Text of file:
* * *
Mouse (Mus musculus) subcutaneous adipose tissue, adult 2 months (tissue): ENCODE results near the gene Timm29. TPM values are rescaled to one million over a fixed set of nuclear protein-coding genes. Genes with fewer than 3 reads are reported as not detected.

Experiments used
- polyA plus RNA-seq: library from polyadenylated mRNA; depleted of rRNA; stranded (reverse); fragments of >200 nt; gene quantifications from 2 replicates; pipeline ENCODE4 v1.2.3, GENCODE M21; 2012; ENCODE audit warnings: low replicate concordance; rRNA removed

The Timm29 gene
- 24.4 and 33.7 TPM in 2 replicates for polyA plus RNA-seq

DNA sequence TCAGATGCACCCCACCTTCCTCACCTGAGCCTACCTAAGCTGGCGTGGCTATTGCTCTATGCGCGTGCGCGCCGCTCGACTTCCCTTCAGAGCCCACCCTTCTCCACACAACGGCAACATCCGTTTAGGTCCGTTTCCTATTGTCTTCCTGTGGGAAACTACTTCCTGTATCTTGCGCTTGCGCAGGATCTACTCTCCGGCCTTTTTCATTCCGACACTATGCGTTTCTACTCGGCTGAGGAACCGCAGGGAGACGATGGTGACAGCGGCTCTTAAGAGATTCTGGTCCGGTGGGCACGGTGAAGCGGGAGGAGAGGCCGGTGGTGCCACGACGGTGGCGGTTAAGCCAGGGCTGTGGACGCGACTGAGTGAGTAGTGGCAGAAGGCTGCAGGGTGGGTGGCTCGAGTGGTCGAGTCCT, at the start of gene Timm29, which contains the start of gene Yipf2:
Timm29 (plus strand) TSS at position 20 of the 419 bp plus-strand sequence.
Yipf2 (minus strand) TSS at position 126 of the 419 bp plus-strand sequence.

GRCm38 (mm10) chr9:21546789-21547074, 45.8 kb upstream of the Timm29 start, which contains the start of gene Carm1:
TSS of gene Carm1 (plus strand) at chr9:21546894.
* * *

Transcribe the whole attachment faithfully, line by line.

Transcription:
Mouse (Mus musculus) subcutaneous adipose tissue, adult 2 months (tissue): ENCODE results near the gene Timm29. TPM values are rescaled to one million over a fixed set of nuclear protein-coding genes. Genes with fewer than 3 reads are reported as not detected.

Experiments used
- polyA plus RNA-seq: library from polyadenylated mRNA; depleted of rRNA; stranded (reverse); fragments of >200 nt; gene quantifications from 2 replicates; pipeline ENCODE4 v1.2.3, GENCODE M21; 2012; ENCODE audit warnings: low replicate concordance; rRNA removed

The Timm29 gene
- 24.4 and 33.7 TPM in 2 replicates for polyA plus RNA-seq

DNA sequence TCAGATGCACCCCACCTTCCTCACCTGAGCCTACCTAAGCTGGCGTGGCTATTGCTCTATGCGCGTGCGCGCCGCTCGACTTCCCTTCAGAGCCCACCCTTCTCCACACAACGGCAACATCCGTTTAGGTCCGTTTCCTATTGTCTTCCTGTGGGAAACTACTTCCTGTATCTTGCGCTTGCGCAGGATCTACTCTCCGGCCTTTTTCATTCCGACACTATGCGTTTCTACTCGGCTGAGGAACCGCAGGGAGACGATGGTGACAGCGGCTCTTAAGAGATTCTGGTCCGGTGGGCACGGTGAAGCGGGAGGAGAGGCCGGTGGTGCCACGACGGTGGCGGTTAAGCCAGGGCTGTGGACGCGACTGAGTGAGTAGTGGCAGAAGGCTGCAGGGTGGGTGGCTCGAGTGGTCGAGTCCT, at the start of gene Timm29, which contains the start of gene Yipf2:
Timm29 (plus strand) TSS at position 20 of the 419 bp plus-strand sequence.
Yipf2 (minus strand) TSS at position 126 of the 419 bp plus-strand sequence.

GRCm38 (mm10) chr9:21546789-21547074, 45.8 kb upstream of the Timm29 start, which contains the start of gene Carm1:
TSS of gene Carm1 (plus strand) at chr9:21546894.